How complex should the textures be when sketching the bird and person? How about varying brush strokes and types of edges and how these variations create differential emphases on the sky, beach and ocean? How much color should I add?

There are five parts to this simple painting: bird, person, waves, beach, sky, However, this bird seems to be taking over.

Person and Water Bird, (oil paint on cardboard)

Shifting to color when thinking about the horizon and light, I paint some potential perspectives on the background.

Abstract I, Oils on cardboard, hard horizon
Abstract II, oil paint on cardboard, soft horizon

How to depict with horizontal lines, those beautiful shifts in color, the blended statuses that occur, between sky and the imagined ocean horizon; repeated when ocean waves become still waters and beach sand?

Abstract III Oil Painting on Cardboard

And how would it look if it all turned out in blues?

Abstract IV, oil paint on cardboard, lines upon lines

These are early thoughts about edges and brushwork that I might use while preparing a future oil painting of a person and a bird, positioned on the soft and often merged horizontal lines between water, beach and sky.

Time will tell how this all turns out.

These sketches were completed during the period of time that I have been taking the art class called Painting on the Edge taught by Michael Orwick, offered through the Oregon Society of Artists.

Calligraphic messages seem to be everywhere in nature. They emerge from our natural surroundings and are etched into our consciousness.

By referring to “nature’s calligraphy”, I refer to a form of art that is inspired by nature, yet looks like handwriting or calligraphy, and has artistic implications that go beyond the written word.

Sauvie Island Calligraphy, oil painting on birch wood

How do I ever know what to paint when standing in such beautiful natural scenery? Where does land end and water begin? What color is the in-between?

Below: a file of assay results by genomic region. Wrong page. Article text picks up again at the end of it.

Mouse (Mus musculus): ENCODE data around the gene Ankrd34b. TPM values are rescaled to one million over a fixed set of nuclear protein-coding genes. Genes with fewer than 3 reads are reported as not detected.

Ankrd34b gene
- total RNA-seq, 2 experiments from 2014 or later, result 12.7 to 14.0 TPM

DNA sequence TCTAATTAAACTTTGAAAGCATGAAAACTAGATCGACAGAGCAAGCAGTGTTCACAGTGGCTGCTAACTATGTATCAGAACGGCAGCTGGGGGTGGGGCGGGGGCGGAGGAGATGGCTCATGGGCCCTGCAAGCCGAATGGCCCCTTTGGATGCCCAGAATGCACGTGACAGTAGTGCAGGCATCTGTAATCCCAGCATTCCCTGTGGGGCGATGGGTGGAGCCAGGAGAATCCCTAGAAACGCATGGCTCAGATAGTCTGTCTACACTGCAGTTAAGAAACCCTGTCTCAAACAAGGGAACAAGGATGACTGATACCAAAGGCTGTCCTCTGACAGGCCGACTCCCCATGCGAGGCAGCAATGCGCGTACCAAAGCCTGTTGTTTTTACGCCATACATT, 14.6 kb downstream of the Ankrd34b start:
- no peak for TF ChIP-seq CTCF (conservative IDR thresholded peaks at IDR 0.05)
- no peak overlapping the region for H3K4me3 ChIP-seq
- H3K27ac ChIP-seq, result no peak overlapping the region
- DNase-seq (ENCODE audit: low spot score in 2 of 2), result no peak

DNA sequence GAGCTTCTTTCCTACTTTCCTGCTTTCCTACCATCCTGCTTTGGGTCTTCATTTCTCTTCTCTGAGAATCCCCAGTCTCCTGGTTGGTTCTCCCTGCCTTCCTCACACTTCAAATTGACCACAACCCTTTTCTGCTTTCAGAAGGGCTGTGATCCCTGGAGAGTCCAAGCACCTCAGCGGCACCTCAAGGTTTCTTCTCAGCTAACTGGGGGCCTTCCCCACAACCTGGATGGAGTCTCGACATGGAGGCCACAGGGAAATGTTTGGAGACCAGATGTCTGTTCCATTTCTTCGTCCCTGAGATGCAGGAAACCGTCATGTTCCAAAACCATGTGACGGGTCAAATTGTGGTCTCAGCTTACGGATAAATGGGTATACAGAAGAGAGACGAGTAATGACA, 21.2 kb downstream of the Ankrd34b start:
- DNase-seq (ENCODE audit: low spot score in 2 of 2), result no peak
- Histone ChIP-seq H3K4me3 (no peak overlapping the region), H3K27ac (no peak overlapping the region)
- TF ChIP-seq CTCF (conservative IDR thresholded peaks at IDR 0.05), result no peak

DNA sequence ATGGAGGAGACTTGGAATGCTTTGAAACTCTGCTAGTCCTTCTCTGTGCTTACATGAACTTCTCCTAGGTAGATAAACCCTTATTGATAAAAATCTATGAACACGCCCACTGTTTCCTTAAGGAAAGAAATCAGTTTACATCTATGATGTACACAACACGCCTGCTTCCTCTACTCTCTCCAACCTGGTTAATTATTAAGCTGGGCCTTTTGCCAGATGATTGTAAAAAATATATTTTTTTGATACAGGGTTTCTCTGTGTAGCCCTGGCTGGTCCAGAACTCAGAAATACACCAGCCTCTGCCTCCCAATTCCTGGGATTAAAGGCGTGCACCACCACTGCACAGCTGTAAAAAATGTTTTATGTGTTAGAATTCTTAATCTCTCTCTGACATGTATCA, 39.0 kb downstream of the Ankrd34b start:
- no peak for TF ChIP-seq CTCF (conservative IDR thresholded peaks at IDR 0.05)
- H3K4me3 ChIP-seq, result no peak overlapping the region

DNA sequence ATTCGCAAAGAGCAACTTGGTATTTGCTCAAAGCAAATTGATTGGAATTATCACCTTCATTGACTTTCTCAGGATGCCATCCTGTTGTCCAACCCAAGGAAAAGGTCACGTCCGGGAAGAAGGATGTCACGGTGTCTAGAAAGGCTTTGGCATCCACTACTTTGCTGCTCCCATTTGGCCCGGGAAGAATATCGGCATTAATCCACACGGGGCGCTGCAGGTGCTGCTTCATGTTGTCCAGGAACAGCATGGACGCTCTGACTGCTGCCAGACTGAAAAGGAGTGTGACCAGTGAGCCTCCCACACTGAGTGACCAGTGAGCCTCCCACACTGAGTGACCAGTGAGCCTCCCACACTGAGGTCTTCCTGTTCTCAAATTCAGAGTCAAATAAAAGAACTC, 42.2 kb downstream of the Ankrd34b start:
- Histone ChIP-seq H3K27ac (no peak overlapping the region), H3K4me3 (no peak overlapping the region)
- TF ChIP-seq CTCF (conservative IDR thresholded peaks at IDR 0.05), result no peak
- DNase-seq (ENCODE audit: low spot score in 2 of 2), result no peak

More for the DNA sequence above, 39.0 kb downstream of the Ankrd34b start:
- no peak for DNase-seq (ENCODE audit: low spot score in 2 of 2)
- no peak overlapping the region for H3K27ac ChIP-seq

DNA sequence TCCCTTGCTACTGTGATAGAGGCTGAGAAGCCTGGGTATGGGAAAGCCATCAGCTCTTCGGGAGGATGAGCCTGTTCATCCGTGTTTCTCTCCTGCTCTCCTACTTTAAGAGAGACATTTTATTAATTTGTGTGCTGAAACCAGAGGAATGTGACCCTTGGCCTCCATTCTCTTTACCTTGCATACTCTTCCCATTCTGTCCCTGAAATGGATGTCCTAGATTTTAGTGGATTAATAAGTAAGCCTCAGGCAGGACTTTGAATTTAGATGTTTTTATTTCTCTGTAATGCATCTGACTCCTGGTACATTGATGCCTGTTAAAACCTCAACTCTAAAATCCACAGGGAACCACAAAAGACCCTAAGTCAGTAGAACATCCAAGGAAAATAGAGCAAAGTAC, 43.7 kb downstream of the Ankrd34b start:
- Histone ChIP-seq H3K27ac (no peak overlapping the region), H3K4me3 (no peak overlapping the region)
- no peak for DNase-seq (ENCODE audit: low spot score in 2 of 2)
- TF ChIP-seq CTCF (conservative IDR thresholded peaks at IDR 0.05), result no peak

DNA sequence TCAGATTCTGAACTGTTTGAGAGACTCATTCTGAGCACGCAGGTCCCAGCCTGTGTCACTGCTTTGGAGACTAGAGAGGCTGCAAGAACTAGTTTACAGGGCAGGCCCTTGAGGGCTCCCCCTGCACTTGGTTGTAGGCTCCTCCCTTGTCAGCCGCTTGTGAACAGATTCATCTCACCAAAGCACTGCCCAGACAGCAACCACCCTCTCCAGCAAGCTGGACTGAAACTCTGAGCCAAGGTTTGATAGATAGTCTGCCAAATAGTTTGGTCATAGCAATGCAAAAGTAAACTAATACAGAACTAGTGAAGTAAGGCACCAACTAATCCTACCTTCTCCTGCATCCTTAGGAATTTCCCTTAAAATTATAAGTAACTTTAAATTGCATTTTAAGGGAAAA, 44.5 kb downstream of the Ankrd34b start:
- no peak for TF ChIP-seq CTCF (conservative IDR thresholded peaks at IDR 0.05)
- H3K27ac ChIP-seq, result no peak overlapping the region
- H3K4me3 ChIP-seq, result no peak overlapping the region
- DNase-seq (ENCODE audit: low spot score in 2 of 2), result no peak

I know by my feelings when to start painting. I will sense when that moment is here.

It is when my eyes stop at a point, where I ponder what I see, where I wonder how this place even exists it is so ephemeral. Then it is time to paint.

This quiet moment is in March and occurs while walking off-road at Sauvie Island, near Portland, Oregon We are standing in a field, looking at almost still waters. The scrub bushes and small trees on the other side of the pond are sending what looks like a calligraphic message, punctuated by clouds.

It is our first time out in a long time, owing to COVID constraints. This is also a global pandemic moment for us, an outing free of other people, social-distancing not required.

There is no noise, but for soft sounds of birds. It is a perfect moment.

It is now a painted moment.

In my mind’s eye, I see this same scene in another way, as calligraphy.

I plan to paint this again, but in a much wilder, simpler way, via the style of a notan.

The above painting was completed during the period of time that I have been taking the art classes of Michael Orwick, offered by the Oregon Society of Artists.

Clouds as Art Form

When I was a child, some of the first things I thought to draw were pictures of the sky. It would seem that clouds were the easiest thing to draw in the world. I took my crayon, put up a white oblong shape, perhaps with the yellow sun peeking out, and was done. Voila! I had painted a cloud.

Clouds over Water, oil painting

Now that I am an adult, painting clouds as part of a painting exercise for an art course, I am amazed how elusive, expressive and complicated they are. Where does a cloud begin, and when does it end? How does the sky manage to peek through the clouds in such soft and unimaginably subtle ways? Do I ever really paint a cloud, or rather an allusion to one?